What Is Uninterrupted Power Supply

What Is Uninterrupted Power Supply

An uninterrupted power supply is a valuable piece of equipment that enables electrical machines (usually computers or telecommunication apparatus) to continue to run for a short period of time in case of a power failure.  Different sizes are available, ranging from an uninterrupted power supply for a single machine to entire data centres.  Some even power entire cities to ensure vital services can continue to run for a period of time during a power cut, giving technicians some extra time to try and resolve the underlying issue.

Uninterrupted Power Supply Technologies

Generally, uninterrupted power supplies are on-line, line-interactive or standby. 

  • The standby function offers only the most basic features, meaning it will give protection against surges (when there is a sudden increase in the main voltage) and battery backup.  These are the uninterrupted power supplies most frequently used to provide additional security for personal computers.
  • The line-interactive function is a bit more advanced than the standby function.  It will contain a multi tap variable voltage autotransformer of which the magnetic field and the output voltage can be increased or decreased. 
  • The online function is mainly used in places where equipment is very sensitive to power fluctuations and where electrical isolation is needed.   It is able to provide a kind of firewall between the incoming power and the sensitive equipment that it is designed to protect.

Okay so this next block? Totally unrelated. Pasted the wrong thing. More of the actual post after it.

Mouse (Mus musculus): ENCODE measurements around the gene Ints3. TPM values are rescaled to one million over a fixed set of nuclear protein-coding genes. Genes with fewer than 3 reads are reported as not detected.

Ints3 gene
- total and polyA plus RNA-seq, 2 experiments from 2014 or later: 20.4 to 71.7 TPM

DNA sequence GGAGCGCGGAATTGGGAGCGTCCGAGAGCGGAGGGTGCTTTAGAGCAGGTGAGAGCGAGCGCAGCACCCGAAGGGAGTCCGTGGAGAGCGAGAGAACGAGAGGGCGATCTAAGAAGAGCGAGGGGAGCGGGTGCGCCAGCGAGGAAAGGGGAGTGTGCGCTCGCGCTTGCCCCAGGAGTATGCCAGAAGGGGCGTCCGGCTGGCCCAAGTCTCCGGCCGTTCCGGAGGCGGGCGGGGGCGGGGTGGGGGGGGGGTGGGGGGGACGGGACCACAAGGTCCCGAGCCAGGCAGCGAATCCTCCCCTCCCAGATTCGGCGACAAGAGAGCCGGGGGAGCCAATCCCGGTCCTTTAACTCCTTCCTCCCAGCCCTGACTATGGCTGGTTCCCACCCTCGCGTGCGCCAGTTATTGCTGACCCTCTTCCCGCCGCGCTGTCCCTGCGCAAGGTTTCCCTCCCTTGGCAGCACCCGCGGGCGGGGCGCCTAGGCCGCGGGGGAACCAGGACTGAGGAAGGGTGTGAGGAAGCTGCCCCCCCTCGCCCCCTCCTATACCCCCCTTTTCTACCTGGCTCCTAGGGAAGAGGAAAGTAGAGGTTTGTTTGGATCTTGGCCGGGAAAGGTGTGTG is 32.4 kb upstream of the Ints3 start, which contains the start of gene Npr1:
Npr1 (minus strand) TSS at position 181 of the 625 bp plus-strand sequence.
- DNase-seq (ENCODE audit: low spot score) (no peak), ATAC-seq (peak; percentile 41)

Usage of an Uninterrupted Power Supply

Uninterrupted power supplies are usually used in:

  • Outdoor environments – you will need to make sure that the machine is weather resistant, including temperature fluctuations, rain and wind. 
    • N+1 – this provides almost the ultimate protection.  Theoretically (and this has actually happened), the thing that causes the initial power failure is actually the uninterrupted power supply, meaning that not only will you lose your power, but also that the uninterrupted power supply will not work.  The N+1 designs combat this, meaning that if it is the module that is causing the power supply, they will provide you with a sort of second backup.
  • Internal systems – these are uninterrupted power supplies that are placed within the machine that they are protecting, for example a personal computer.  Naturally, internal systems can only provide uninterrupted power supply for a single machine.
  • Multiple redundancy – these types of uninterrupted power supplies tap into additional power supplies.  For example, if you have certain machines on one circuit and this circuit fails, the uninterrupted power supply will tap into a different circuit.  This does mean that you need to be sure that the other circuits have sufficient power to carry an additional circuit when necessary.

So, uninterrupted power supplies can be used in a variety of different ways for a variety of different problems.  In general though, they basically provide you with a short space of extra time between a power failure and your machines actually turning off.  This extra time can often be vital to save work or ensure performance is maintained.  The type of uninterrupted power supply that best suits your needs depends on the number of machines you want to protect.